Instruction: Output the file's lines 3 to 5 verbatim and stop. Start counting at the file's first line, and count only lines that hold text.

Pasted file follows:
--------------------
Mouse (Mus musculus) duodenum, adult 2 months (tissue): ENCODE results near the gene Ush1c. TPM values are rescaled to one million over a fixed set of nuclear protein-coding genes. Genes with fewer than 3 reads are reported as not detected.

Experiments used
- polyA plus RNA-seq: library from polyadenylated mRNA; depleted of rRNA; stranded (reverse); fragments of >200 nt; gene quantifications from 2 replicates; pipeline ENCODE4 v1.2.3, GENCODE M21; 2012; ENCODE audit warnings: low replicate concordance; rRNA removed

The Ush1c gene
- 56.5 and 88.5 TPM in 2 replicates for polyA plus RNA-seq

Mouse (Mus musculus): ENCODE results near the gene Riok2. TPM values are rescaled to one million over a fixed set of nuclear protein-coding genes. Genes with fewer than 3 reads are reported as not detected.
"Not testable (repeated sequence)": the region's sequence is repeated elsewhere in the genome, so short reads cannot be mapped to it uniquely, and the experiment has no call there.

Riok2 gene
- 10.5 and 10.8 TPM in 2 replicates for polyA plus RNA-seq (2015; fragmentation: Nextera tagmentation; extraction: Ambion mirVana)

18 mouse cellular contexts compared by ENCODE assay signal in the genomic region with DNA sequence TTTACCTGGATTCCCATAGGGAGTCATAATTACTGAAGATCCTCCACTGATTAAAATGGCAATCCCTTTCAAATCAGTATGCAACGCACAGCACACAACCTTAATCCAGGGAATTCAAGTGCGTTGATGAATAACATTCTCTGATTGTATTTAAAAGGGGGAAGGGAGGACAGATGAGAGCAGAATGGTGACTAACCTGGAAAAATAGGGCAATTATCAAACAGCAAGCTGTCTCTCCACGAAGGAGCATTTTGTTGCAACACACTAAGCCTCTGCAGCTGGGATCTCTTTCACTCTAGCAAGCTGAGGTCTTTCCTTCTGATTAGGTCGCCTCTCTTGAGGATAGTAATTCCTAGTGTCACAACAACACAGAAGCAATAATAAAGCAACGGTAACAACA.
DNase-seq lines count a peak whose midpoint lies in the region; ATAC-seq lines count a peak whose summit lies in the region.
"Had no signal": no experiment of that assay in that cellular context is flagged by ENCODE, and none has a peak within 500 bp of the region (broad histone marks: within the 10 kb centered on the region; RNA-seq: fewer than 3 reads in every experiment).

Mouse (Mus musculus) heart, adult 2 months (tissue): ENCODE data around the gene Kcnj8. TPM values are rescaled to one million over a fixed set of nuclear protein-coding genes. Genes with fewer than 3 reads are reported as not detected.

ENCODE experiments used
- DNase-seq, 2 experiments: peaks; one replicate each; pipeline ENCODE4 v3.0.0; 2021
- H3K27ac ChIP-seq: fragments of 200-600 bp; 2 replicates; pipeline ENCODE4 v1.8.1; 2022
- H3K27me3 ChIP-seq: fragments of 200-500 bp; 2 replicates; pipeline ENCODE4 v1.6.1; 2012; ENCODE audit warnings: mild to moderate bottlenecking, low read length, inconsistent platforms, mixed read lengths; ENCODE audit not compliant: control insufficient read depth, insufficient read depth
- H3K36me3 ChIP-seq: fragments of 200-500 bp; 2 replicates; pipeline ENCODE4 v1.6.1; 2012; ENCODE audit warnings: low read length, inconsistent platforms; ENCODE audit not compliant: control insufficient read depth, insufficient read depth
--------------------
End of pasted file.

- polyA plus RNA-seq: library from polyadenylated mRNA; depleted of rRNA; stranded (reverse); fragments of >200 nt; gene quantifications from 2 replicates; pipeline ENCODE4 v1.2.3, GENCODE M21; 2012; ENCODE audit warnings: low replicate concordance; rRNA removed

The Ush1c gene
- 56.5 and 88.5 TPM in 2 replicates for polyA plus RNA-seq